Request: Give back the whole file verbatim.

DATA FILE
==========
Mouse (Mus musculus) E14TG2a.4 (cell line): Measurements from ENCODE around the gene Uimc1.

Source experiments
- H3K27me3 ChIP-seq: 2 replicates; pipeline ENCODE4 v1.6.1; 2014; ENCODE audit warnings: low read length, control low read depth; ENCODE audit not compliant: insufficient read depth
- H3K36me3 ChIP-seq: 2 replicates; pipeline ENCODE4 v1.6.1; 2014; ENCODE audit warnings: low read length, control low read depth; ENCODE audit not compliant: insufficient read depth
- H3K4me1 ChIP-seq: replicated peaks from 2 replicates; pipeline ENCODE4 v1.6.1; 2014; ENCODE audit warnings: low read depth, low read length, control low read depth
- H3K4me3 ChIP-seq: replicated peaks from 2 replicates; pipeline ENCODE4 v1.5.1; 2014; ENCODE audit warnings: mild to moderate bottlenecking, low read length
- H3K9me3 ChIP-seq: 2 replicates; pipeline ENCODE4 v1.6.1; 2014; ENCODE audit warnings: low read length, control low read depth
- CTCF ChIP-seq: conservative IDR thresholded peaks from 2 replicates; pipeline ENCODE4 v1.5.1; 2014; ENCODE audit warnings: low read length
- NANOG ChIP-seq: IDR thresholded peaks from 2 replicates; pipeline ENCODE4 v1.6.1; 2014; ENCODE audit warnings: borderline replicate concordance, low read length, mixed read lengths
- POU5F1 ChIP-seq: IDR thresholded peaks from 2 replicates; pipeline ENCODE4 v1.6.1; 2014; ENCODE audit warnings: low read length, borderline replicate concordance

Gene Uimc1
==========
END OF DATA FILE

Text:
Mouse (Mus musculus) E14TG2a.4 (cell line): Measurements from ENCODE around the gene Uimc1.

Source experiments
- H3K27me3 ChIP-seq: 2 replicates; pipeline ENCODE4 v1.6.1; 2014; ENCODE audit warnings: low read length, control low read depth; ENCODE audit not compliant: insufficient read depth
- H3K36me3 ChIP-seq: 2 replicates; pipeline ENCODE4 v1.6.1; 2014; ENCODE audit warnings: low read length, control low read depth; ENCODE audit not compliant: insufficient read depth
- H3K4me1 ChIP-seq: replicated peaks from 2 replicates; pipeline ENCODE4 v1.6.1; 2014; ENCODE audit warnings: low read depth, low read length, control low read depth
- H3K4me3 ChIP-seq: replicated peaks from 2 replicates; pipeline ENCODE4 v1.5.1; 2014; ENCODE audit warnings: mild to moderate bottlenecking, low read length
- H3K9me3 ChIP-seq: 2 replicates; pipeline ENCODE4 v1.6.1; 2014; ENCODE audit warnings: low read length, control low read depth
- CTCF ChIP-seq: conservative IDR thresholded peaks from 2 replicates; pipeline ENCODE4 v1.5.1; 2014; ENCODE audit warnings: low read length
- NANOG ChIP-seq: IDR thresholded peaks from 2 replicates; pipeline ENCODE4 v1.6.1; 2014; ENCODE audit warnings: borderline replicate concordance, low read length, mixed read lengths
- POU5F1 ChIP-seq: IDR thresholded peaks from 2 replicates; pipeline ENCODE4 v1.6.1; 2014; ENCODE audit warnings: low read length, borderline replicate concordance

Gene Uimc1